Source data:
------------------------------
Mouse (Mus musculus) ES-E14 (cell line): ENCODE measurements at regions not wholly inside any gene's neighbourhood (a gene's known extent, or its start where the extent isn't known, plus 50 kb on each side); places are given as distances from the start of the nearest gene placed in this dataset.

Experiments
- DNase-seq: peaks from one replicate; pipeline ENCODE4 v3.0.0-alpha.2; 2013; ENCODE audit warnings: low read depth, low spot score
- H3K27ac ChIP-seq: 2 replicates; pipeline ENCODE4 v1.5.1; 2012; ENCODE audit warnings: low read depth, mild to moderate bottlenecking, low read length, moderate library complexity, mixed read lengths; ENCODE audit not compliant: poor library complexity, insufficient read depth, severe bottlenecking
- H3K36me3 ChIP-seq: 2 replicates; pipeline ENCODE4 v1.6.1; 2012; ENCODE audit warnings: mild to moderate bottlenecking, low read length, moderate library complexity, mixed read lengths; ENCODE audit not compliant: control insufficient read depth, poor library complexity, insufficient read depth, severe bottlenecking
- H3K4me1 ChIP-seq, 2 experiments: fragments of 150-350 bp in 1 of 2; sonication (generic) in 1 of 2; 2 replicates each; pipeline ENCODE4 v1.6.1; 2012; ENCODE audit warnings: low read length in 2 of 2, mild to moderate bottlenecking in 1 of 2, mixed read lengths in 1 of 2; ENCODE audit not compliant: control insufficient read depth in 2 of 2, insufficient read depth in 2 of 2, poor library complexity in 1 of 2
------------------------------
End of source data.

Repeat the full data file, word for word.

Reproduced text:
Mouse (Mus musculus) ES-E14 (cell line): ENCODE measurements at regions not wholly inside any gene's neighbourhood (a gene's known extent, or its start where the extent isn't known, plus 50 kb on each side); places are given as distances from the start of the nearest gene placed in this dataset.

Experiments
- DNase-seq: peaks from one replicate; pipeline ENCODE4 v3.0.0-alpha.2; 2013; ENCODE audit warnings: low read depth, low spot score
- H3K27ac ChIP-seq: 2 replicates; pipeline ENCODE4 v1.5.1; 2012; ENCODE audit warnings: low read depth, mild to moderate bottlenecking, low read length, moderate library complexity, mixed read lengths; ENCODE audit not compliant: poor library complexity, insufficient read depth, severe bottlenecking
- H3K36me3 ChIP-seq: 2 replicates; pipeline ENCODE4 v1.6.1; 2012; ENCODE audit warnings: mild to moderate bottlenecking, low read length, moderate library complexity, mixed read lengths; ENCODE audit not compliant: control insufficient read depth, poor library complexity, insufficient read depth, severe bottlenecking
- H3K4me1 ChIP-seq, 2 experiments: fragments of 150-350 bp in 1 of 2; sonication (generic) in 1 of 2; 2 replicates each; pipeline ENCODE4 v1.6.1; 2012; ENCODE audit warnings: low read length in 2 of 2, mild to moderate bottlenecking in 1 of 2, mixed read lengths in 1 of 2; ENCODE audit not compliant: control insufficient read depth in 2 of 2, insufficient read depth in 2 of 2, poor library complexity in 1 of 2